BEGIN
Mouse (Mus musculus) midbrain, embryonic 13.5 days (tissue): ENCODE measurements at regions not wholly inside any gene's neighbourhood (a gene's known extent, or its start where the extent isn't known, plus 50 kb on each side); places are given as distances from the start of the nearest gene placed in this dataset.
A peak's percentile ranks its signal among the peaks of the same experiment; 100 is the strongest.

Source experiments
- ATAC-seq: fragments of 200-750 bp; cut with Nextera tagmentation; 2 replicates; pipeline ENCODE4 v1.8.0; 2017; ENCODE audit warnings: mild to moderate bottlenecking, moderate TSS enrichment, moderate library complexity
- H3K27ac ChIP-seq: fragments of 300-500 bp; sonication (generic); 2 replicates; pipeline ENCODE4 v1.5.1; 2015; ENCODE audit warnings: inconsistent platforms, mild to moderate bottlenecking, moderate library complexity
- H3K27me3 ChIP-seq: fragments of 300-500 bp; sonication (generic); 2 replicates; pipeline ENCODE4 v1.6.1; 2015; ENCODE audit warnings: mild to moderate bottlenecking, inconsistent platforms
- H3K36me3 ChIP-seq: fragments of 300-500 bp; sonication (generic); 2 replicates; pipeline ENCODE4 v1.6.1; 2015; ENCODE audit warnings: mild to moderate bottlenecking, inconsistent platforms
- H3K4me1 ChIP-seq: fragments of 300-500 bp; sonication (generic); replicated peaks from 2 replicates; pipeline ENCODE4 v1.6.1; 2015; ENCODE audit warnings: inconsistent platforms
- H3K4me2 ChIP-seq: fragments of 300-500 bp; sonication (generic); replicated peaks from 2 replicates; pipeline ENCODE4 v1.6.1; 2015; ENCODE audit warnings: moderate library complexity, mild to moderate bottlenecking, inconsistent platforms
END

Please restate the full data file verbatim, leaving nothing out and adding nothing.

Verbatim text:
Mouse (Mus musculus) midbrain, embryonic 13.5 days (tissue): ENCODE measurements at regions not wholly inside any gene's neighbourhood (a gene's known extent, or its start where the extent isn't known, plus 50 kb on each side); places are given as distances from the start of the nearest gene placed in this dataset.
A peak's percentile ranks its signal among the peaks of the same experiment; 100 is the strongest.

Source experiments
- ATAC-seq: fragments of 200-750 bp; cut with Nextera tagmentation; 2 replicates; pipeline ENCODE4 v1.8.0; 2017; ENCODE audit warnings: mild to moderate bottlenecking, moderate TSS enrichment, moderate library complexity
- H3K27ac ChIP-seq: fragments of 300-500 bp; sonication (generic); 2 replicates; pipeline ENCODE4 v1.5.1; 2015; ENCODE audit warnings: inconsistent platforms, mild to moderate bottlenecking, moderate library complexity
- H3K27me3 ChIP-seq: fragments of 300-500 bp; sonication (generic); 2 replicates; pipeline ENCODE4 v1.6.1; 2015; ENCODE audit warnings: mild to moderate bottlenecking, inconsistent platforms
- H3K36me3 ChIP-seq: fragments of 300-500 bp; sonication (generic); 2 replicates; pipeline ENCODE4 v1.6.1; 2015; ENCODE audit warnings: mild to moderate bottlenecking, inconsistent platforms
- H3K4me1 ChIP-seq: fragments of 300-500 bp; sonication (generic); replicated peaks from 2 replicates; pipeline ENCODE4 v1.6.1; 2015; ENCODE audit warnings: inconsistent platforms
- H3K4me2 ChIP-seq: fragments of 300-500 bp; sonication (generic); replicated peaks from 2 replicates; pipeline ENCODE4 v1.6.1; 2015; ENCODE audit warnings: moderate library complexity, mild to moderate bottlenecking, inconsistent platforms